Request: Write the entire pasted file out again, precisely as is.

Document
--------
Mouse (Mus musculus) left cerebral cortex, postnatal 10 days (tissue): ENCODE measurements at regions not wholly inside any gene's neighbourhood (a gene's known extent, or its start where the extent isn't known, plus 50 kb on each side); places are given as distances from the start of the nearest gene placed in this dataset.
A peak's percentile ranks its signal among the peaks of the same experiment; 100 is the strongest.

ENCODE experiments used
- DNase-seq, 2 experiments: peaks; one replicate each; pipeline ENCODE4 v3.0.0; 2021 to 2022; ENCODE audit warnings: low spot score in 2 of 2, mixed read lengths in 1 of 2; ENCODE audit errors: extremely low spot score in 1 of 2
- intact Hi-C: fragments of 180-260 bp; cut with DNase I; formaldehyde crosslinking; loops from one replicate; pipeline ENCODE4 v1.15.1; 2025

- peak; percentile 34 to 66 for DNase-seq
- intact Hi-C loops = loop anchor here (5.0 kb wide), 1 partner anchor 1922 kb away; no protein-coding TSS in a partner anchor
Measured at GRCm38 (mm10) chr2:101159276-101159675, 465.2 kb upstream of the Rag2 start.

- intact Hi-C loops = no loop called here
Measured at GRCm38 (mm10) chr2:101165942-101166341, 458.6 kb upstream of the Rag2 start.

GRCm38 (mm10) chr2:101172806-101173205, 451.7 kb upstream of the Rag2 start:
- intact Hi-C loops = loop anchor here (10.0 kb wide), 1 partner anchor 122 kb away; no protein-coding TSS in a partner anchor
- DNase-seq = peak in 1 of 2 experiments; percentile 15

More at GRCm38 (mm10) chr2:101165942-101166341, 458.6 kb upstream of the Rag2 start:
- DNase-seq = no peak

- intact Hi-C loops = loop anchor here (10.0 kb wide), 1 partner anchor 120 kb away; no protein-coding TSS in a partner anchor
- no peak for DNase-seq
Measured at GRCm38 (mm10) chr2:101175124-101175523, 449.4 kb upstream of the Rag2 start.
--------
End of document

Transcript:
Mouse (Mus musculus) left cerebral cortex, postnatal 10 days (tissue): ENCODE measurements at regions not wholly inside any gene's neighbourhood (a gene's known extent, or its start where the extent isn't known, plus 50 kb on each side); places are given as distances from the start of the nearest gene placed in this dataset.
A peak's percentile ranks its signal among the peaks of the same experiment; 100 is the strongest.

ENCODE experiments used
- DNase-seq, 2 experiments: peaks; one replicate each; pipeline ENCODE4 v3.0.0; 2021 to 2022; ENCODE audit warnings: low spot score in 2 of 2, mixed read lengths in 1 of 2; ENCODE audit errors: extremely low spot score in 1 of 2
- intact Hi-C: fragments of 180-260 bp; cut with DNase I; formaldehyde crosslinking; loops from one replicate; pipeline ENCODE4 v1.15.1; 2025

- peak; percentile 34 to 66 for DNase-seq
- intact Hi-C loops = loop anchor here (5.0 kb wide), 1 partner anchor 1922 kb away; no protein-coding TSS in a partner anchor
Measured at GRCm38 (mm10) chr2:101159276-101159675, 465.2 kb upstream of the Rag2 start.

- intact Hi-C loops = no loop called here
Measured at GRCm38 (mm10) chr2:101165942-101166341, 458.6 kb upstream of the Rag2 start.

GRCm38 (mm10) chr2:101172806-101173205, 451.7 kb upstream of the Rag2 start:
- intact Hi-C loops = loop anchor here (10.0 kb wide), 1 partner anchor 122 kb away; no protein-coding TSS in a partner anchor
- DNase-seq = peak in 1 of 2 experiments; percentile 15

More at GRCm38 (mm10) chr2:101165942-101166341, 458.6 kb upstream of the Rag2 start:
- DNase-seq = no peak

- intact Hi-C loops = loop anchor here (10.0 kb wide), 1 partner anchor 120 kb away; no protein-coding TSS in a partner anchor
- no peak for DNase-seq
Measured at GRCm38 (mm10) chr2:101175124-101175523, 449.4 kb upstream of the Rag2 start.